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5 Big Reasons DOJ Will Block Google-ITA

Google's proposed purchase of ITA Software is likely to be blocked by the DOJ for five big reasons.

First, the announcement of a new coalition of Google's Travel competitors opposed to the Google-ITA deal, which was first reported by Tom Catan of the WSJ, provides the DOJ with most all the elements necessary for the DOJ to block the deal: broad and deep evidence of anticompetitive effects from multiple competitors with deep understanding of the market, a sound theory of the case, and a number of credible witnesses willing to take the stand in court to block the deal.

Second, a key opposition counsel who represents IAC's Expedia, is none other that Tom Barnett, who was the DOJ Antitrust Chief in 2008, who blocked a previous Google attempt to monopolize in the Google-Yahoo Ad Agreement.

  • Mr. Barnett had prepared a Section 1 & 2 Sherman Antitrust case against Google, which successfully prompted Google to drop the agreement.
  • The huge significance of this is that the essential groundwork analysis -- that Google has monopoly power and has attempted to use it to monopolize before -- has already been done in the real world context of Google-Yahoo only 24 months ago.
  • Thus the threshold now is lower than the decision to sue on Google-Yahoo, because DOJ has already decided Google has monopoly power. Now the DOJ only has to convince itself that this particular set of facts, in the Google-ITA case are sufficient to win in court.

Third, the facts in this Google-ITA case are overwhelming. Per the fact sheet which is derived from the coalition's intimate knowledge of the market, the combination would easily run afoul with the Section 7 standard in the Clayton Act that a acquisition should not "substantially... lessen competition."

  • "More than 30% of all travel searches already begin with Google, the most of any single provider."
  • "ITA has stated that it now powers 65% of carrier-direct flight sales."
  • Simply, what this means is that Google, the market leader in travel vertical search, is seeking to buy the market leader in travel vertical search software; and that combination would enable Google to see most all of the supply and demand in the travel vertical.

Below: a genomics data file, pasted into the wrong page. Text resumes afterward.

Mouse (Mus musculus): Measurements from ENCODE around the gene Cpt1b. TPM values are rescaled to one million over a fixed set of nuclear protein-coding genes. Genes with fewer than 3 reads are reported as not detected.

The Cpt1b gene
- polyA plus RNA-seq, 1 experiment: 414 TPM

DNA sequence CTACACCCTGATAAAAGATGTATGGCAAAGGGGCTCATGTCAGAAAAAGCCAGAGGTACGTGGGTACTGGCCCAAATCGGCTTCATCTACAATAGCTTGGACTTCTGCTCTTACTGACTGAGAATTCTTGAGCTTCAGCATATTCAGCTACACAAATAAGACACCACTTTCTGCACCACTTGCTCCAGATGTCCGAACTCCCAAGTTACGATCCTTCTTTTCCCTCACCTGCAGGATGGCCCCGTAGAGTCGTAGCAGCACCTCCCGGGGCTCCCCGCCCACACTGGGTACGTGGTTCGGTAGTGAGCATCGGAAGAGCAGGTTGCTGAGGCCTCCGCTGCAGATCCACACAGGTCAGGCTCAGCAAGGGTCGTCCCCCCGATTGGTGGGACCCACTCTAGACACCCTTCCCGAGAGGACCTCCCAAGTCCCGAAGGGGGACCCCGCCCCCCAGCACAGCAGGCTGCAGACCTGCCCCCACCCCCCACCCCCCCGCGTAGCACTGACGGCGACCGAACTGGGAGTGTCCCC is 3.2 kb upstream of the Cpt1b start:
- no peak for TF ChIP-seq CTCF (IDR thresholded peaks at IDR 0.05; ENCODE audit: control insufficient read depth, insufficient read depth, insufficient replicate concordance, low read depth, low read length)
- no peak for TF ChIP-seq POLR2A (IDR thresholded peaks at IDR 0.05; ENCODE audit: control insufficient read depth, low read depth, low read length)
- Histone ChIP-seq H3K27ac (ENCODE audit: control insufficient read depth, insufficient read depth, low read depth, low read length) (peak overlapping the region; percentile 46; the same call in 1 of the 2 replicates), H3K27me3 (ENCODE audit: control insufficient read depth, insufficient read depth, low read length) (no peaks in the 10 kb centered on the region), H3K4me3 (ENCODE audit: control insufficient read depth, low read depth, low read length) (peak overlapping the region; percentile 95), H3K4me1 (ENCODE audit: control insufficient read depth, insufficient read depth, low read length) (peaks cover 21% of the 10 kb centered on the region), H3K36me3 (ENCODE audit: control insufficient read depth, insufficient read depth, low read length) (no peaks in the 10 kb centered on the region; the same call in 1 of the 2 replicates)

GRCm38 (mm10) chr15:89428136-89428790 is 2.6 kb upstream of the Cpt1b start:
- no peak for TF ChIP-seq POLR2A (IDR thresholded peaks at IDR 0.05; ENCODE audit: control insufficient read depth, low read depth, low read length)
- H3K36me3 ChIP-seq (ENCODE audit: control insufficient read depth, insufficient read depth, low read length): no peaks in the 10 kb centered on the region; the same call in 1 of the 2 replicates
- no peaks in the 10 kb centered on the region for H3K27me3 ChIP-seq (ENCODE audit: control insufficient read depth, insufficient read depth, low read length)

• In other words, ITA houses most of of the competitively-sensitive market information of supply, demand, pricing, and inventory, that Google currently can't see, but if it could, could quickly monopolize the travel vertical.

Fourth, the DOJ has seen that three past Google acquisitions, YouTube, DoubleClick, and AdMob, have turned out in the real world to allow Google to extend its monopoly illegally via its acquisition of market power.

  • See my recent analysis/post on this point: "Google's Acquired Businesses Becoming Monopolies = Market Failure."
  • Simply, DOJ has a ton of real world painful experience with Google about how Google misrepresents market facts and effects to spread its monopolization via acquisition.
  • Given the history and the facts of this case, Google-ITA is likely to be where the DOJ draws a line in the sand on Google's major acquisitions, because the stakes are so high.
    • For enormous detail on the stakes of Google's monopolization see my recent 41 page powerpoint that was part of my recent House Judiciary Antitrust Subcommittee testimony on Google called: "Googleopoly VI: Seeing the Big Picture -- How Google is Monopolizing Consumer Internet Media."

Fifth, the coalition has accurately framed the consumer harm of this transaction as being that consumers depend on search engines to be honest brokers and the evidence is that Google is not an honest search broker. (See page 25 of this presentation, for the evidence of why Google is not an honest broker in search, and how Google hides multiple serious conflicts of interests from consumers.)

  • This laser-dot accurate focus on whether or not Google actually presents fair, unbiased search results, and whether or not Google discriminates against non-Google-owned content by burying competitors' search results and forcing competitors' advertising rates higher, is exactly the case focus and frame Google most fears.
  • Google understands that if a court does not believe Google's "trust us" assertions that their search is unbiased, a court will be seriously concerned that the combination of Google and ITA Software will be anti-competitive, and support the DOJ in blocking the transaction if Google challenges the deal.
    • Google understands fair search or search neutrality is a huge vulnerability, so much so that the Financial Times and the New York Times both editorialized on search neutrality and Google had to do an op-ed to try and explain its side of the story.
    • Google is worried that the evidence of Google's anti-competitive search discrimination against: TradeComet, MyTriggers, Foundem, Ciao,, Navx, MyStudioBriefing, and TOTL, will be compelling evidence of an anti-competitive search-bias pattern that the court would find hard to ignore.

In sum, the announcement of the coalition against the Google-ITA deal is very ominous for Google and the outcome of the deal.

  • My assessment, is that the DOJ is not the FTC here.
  • The DOJ has been tough on Google in opposing the Google-Yahoo deal, the Google Book Settlement twice and Google's anti-competitive collusion to prevent their employees from getting a fair market price for their services.

Google should be very concerned that the DOJ will oppose their acquisition of ITA in court.